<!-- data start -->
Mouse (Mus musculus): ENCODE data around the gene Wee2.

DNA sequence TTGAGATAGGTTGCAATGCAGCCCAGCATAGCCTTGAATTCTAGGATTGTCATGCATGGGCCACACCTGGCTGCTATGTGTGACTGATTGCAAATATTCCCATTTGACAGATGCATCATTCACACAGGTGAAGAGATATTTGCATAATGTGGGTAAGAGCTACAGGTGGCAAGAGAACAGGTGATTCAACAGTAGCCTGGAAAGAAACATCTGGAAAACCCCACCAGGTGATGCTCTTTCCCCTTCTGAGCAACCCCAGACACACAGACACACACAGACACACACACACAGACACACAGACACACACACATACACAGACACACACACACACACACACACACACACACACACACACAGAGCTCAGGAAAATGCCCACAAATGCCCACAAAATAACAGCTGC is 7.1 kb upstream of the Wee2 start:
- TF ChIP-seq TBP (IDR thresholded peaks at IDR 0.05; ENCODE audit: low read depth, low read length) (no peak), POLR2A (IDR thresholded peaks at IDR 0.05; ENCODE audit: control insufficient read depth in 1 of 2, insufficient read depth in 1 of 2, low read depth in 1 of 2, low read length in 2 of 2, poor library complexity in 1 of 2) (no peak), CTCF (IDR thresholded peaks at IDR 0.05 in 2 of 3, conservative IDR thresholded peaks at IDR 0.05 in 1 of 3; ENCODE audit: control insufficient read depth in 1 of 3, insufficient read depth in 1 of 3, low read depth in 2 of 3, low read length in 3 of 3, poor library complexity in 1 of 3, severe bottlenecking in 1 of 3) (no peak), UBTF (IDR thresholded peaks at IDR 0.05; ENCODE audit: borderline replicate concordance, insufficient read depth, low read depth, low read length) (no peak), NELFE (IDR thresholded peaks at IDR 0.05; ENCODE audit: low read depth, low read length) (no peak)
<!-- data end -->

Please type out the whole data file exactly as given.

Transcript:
Mouse (Mus musculus): ENCODE data around the gene Wee2.

DNA sequence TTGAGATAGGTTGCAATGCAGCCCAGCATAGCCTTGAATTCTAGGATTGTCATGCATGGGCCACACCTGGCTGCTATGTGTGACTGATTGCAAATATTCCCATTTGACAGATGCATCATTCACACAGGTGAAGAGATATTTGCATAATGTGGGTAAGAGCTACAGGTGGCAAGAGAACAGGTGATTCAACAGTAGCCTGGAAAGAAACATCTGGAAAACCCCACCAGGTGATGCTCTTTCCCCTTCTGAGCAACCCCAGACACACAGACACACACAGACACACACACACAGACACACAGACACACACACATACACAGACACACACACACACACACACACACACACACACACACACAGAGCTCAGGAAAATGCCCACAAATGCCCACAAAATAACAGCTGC is 7.1 kb upstream of the Wee2 start:
- TF ChIP-seq TBP (IDR thresholded peaks at IDR 0.05; ENCODE audit: low read depth, low read length) (no peak), POLR2A (IDR thresholded peaks at IDR 0.05; ENCODE audit: control insufficient read depth in 1 of 2, insufficient read depth in 1 of 2, low read depth in 1 of 2, low read length in 2 of 2, poor library complexity in 1 of 2) (no peak), CTCF (IDR thresholded peaks at IDR 0.05 in 2 of 3, conservative IDR thresholded peaks at IDR 0.05 in 1 of 3; ENCODE audit: control insufficient read depth in 1 of 3, insufficient read depth in 1 of 3, low read depth in 2 of 3, low read length in 3 of 3, poor library complexity in 1 of 3, severe bottlenecking in 1 of 3) (no peak), UBTF (IDR thresholded peaks at IDR 0.05; ENCODE audit: borderline replicate concordance, insufficient read depth, low read depth, low read length) (no peak), NELFE (IDR thresholded peaks at IDR 0.05; ENCODE audit: low read depth, low read length) (no peak)